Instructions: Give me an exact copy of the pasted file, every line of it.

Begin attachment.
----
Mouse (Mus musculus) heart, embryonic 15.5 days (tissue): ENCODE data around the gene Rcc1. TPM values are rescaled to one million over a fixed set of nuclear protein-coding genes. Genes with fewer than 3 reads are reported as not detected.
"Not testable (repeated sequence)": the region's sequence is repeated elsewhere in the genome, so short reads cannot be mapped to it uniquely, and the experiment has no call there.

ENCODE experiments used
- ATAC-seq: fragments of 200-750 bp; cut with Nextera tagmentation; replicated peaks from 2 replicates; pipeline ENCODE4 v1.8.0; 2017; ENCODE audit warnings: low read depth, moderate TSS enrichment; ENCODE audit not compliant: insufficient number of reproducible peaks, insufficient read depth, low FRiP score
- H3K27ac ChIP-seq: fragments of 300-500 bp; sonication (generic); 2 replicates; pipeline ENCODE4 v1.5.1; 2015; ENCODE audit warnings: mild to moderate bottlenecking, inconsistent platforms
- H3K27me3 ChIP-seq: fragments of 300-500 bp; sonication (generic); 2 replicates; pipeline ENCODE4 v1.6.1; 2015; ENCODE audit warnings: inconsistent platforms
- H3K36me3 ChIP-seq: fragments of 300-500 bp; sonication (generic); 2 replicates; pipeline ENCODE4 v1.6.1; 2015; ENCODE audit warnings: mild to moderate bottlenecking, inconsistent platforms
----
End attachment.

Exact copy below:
Mouse (Mus musculus) heart, embryonic 15.5 days (tissue): ENCODE data around the gene Rcc1. TPM values are rescaled to one million over a fixed set of nuclear protein-coding genes. Genes with fewer than 3 reads are reported as not detected.
"Not testable (repeated sequence)": the region's sequence is repeated elsewhere in the genome, so short reads cannot be mapped to it uniquely, and the experiment has no call there.

ENCODE experiments used
- ATAC-seq: fragments of 200-750 bp; cut with Nextera tagmentation; replicated peaks from 2 replicates; pipeline ENCODE4 v1.8.0; 2017; ENCODE audit warnings: low read depth, moderate TSS enrichment; ENCODE audit not compliant: insufficient number of reproducible peaks, insufficient read depth, low FRiP score
- H3K27ac ChIP-seq: fragments of 300-500 bp; sonication (generic); 2 replicates; pipeline ENCODE4 v1.5.1; 2015; ENCODE audit warnings: mild to moderate bottlenecking, inconsistent platforms
- H3K27me3 ChIP-seq: fragments of 300-500 bp; sonication (generic); 2 replicates; pipeline ENCODE4 v1.6.1; 2015; ENCODE audit warnings: inconsistent platforms
- H3K36me3 ChIP-seq: fragments of 300-500 bp; sonication (generic); 2 replicates; pipeline ENCODE4 v1.6.1; 2015; ENCODE audit warnings: mild to moderate bottlenecking, inconsistent platforms